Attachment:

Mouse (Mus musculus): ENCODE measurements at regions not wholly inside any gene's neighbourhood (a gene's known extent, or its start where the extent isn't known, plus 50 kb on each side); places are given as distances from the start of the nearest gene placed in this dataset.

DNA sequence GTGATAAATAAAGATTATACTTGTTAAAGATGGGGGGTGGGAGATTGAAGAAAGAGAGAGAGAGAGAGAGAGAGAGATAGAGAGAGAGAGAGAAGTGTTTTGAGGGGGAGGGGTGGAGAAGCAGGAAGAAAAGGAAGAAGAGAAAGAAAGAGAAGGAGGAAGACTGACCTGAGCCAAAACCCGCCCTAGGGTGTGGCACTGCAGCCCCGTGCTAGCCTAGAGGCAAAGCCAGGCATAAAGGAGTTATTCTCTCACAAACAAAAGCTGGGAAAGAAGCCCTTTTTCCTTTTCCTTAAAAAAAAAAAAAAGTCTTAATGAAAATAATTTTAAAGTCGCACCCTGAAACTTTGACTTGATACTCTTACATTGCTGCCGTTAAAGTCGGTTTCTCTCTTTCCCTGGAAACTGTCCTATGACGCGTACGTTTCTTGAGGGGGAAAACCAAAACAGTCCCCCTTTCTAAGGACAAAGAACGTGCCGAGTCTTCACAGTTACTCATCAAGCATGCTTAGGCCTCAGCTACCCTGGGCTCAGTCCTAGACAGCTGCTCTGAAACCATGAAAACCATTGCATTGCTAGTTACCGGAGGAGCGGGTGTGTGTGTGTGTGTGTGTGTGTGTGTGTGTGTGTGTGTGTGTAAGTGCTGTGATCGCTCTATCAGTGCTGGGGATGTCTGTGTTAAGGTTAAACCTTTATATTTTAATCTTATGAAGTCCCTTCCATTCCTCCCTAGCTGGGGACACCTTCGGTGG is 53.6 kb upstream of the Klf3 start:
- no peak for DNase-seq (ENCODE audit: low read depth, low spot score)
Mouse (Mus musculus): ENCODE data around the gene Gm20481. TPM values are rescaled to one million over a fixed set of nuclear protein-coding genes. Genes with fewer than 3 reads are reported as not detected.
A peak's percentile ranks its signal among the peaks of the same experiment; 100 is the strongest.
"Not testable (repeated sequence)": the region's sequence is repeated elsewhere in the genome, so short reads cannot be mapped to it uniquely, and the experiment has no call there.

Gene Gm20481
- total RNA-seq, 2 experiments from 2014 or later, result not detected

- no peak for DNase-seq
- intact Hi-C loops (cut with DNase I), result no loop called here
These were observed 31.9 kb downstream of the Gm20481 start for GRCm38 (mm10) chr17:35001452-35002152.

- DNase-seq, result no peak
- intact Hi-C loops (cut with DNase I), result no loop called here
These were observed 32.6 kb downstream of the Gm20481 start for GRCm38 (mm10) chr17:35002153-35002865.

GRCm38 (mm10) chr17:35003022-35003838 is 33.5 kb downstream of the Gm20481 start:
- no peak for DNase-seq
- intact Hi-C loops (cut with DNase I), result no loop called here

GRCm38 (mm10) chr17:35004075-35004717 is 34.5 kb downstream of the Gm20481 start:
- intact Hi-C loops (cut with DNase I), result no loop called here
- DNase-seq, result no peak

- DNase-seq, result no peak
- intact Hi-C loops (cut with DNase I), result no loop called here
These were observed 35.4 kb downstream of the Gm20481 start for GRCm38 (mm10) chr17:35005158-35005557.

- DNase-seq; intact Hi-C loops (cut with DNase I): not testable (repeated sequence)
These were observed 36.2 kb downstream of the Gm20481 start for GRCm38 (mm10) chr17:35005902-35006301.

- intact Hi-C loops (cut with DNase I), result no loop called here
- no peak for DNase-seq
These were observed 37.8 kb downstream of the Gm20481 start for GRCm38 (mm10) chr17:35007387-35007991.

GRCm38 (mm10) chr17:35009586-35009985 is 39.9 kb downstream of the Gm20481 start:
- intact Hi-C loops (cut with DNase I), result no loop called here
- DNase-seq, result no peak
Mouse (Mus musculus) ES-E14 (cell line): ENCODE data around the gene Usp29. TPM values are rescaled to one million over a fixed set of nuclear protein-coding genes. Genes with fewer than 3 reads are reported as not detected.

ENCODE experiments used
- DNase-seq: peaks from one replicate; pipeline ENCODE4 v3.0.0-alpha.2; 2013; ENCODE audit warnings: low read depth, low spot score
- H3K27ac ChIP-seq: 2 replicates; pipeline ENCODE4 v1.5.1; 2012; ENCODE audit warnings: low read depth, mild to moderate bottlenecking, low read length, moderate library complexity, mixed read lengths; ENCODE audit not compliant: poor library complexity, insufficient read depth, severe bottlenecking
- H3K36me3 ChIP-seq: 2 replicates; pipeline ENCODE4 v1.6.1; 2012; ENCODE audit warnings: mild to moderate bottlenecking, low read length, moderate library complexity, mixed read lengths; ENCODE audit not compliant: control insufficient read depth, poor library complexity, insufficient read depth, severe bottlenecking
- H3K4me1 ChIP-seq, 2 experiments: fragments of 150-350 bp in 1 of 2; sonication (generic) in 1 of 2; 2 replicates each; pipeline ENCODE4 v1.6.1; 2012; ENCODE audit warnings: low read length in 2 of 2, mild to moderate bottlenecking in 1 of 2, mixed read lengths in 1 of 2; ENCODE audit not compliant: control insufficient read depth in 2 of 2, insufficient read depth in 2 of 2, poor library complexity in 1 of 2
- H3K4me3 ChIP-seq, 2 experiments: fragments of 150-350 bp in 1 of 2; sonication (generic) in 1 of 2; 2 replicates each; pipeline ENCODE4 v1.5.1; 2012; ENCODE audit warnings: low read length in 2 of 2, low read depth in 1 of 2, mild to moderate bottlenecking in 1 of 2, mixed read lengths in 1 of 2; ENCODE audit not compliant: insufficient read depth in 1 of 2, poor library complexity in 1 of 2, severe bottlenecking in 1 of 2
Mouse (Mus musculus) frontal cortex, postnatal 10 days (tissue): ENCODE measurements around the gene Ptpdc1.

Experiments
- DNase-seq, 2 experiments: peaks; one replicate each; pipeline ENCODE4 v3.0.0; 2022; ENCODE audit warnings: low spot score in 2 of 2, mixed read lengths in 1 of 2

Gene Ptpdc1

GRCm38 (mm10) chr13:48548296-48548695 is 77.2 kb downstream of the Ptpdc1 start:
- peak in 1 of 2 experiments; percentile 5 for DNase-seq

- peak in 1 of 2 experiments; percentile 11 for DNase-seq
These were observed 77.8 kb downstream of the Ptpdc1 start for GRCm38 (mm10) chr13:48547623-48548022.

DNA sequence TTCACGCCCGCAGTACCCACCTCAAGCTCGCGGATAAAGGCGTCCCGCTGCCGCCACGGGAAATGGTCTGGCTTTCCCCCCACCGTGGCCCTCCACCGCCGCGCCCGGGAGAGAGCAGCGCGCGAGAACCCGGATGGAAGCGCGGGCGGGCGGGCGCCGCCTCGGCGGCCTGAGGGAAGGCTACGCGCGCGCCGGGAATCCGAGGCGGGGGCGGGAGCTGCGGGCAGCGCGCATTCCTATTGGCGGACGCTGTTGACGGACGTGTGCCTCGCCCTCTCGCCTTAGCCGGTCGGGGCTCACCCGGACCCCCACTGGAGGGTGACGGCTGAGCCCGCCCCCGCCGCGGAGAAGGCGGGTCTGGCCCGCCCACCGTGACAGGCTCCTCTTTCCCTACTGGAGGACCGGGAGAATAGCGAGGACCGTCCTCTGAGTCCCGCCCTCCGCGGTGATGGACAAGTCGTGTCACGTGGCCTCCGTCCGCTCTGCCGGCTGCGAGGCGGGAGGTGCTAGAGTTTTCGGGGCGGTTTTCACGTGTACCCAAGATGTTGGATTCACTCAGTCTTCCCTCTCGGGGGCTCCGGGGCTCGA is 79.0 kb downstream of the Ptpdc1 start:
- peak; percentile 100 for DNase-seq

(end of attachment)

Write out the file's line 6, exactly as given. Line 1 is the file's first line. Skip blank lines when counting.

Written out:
"Not testable (repeated sequence)": the region's sequence is repeated elsewhere in the genome, so short reads cannot be mapped to it uniquely, and the experiment has no call there.